Estate Planning Glossary: Part 1

Estate Planning Glossary: Part 1

You probably already know what a will is, but you may not know a lot of the other aspects of Scottsdale estate planning or the terms that are used to discuss it. As a result, you may find yourself a little lost when you start talking to an estate planning lawyer who’s asking you questions like, “Who do you want to name as your executor?” or “Do you want to create a trust for your children?”

Estate planning glossary: part 1

A good estate lawyer in Scottsdale Arizona will take the time to explain all these terms to you, but you may end up paying more if you are paying by the hour. To make things a little easier, we’ve put together some of the most common estate planning terms we use when meeting with clients in our Arizona offices. You can review these terms before you come in for a consultation so that you can spend more time on substantial questions and conversations about your estate.

Basis

The basis is what you paid for an asset, such as your home or a piece of fine art. When you are determining tax obligations, the current value of that asset will be compared to the basis. The gain or loss will be factored into tax calculations.

It is important to know the basis for all assets since your beneficiaries will have to pay taxes on these assets, as well, when they inherit them.

Community Property

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When you get married, any assets you acquire become community property, meaning that they belong to both you and your spouse. If you die or become divorced, your spouse will have rights to half of those assets. Even if you want to give everything you own to your children when you die, for example, it will only be half of what you own with your spouse (unless your spouse has also died).

Conservator

A conservator is a person who is assigned to manage the affairs of a person who is unable to do so themselves, either because they are mentally or physically unable to do so or because they are a minor and are not legally allowed to. This person can also be referred to as a guardian.

Disclaim

To disclaim something is to refuse to accept an inheritance or gift given you in a will. If you disclaim something, it will go to the next person named in the will or identifying as having the right to it by law, which would usually be the next of kin.

Estate

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Everyone has an estate, even if they feel like they have nothing to leave behind. The term “estate” simply refers to everything you own and owe. Assets could be things like your home, car, or even just your furniture and clothes. Debts are anything you owe, such as credit card or medical debt, mortgages, and so on.

It is important that you create a will so that people know what to do with your assets (if there are any) and your debts (if there are any). Otherwise, the courts will have to step in and decide.

Fiduciary

A fiduciary is someone who has the legal right to act for another’s benefit. In estate planning, a fiduciary is often a trustee.

Homestead Exemption

You can protect part of your home from being sold to satisfy debts with a homestead exemption. This exemption is only available while you are living. Once you die, all of your assets can be sold to satisfy debtors.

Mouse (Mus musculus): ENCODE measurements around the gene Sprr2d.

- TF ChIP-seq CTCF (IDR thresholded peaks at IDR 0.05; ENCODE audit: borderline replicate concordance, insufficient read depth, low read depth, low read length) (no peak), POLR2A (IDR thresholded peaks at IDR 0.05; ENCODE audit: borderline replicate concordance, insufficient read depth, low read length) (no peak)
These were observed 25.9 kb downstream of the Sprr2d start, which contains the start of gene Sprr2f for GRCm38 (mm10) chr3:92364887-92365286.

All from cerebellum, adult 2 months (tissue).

Liquid Assets

Liquid assets are those that can be easily converted into cash, such as actual cash you have in savings or stocks and bonds that can be quickly sold.

Living Trust

A living trust assigns power to an entity to manage your assets while you are still alive. The trust is set up with instructions on how to distribute your assets once you die. Creating a living trust helps to keep your assets out of probate if you become incapacitated, such as from a sudden illness or accident. A living trust is irrevocable, which means it cannot be revoked or changed once it is set up.

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Living Will

A living will tells healthcare professionals that you do not want to be kept alive by artificial means if you develop a terminal illness or injury. Having a living will ensures that your wishes are respected when you are unable to express them for yourself.

Per Capita

To assign assets to beneficiaries “per capita” means that you want them divided equally be each person. Choosing to give out assets per capita ensures that no one gets less because they are from a different generation.

The terms around Arizona estate planning can seem confusing, but your AZ estate lawyer will help you through it all. Whether you are interested in simple will and trust or you have more complex estate planning needs, it is important that you meet with an experienced estate planning lawyer to get the right documents in place and to get your assets to your heirs without any problems.

Virtue Law is ready to help you. We offer a variety of estate planning services, including wills and trust, guardianships, living wills, and more. We will help you understand all the issues pertaining to your case and give you feedback on how best to protect your assets for your heirs. Contact us in Arizona today to begin talking about your estate planning needs.

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Virtue Law Firm

4525 N. 66th Street, #134
Scottsdale, AZ 85251

Phone: 480-941-0710
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Virtue Law Firm, Estate Planning lawyer Servicing Scottsdale & Phoenix Arizona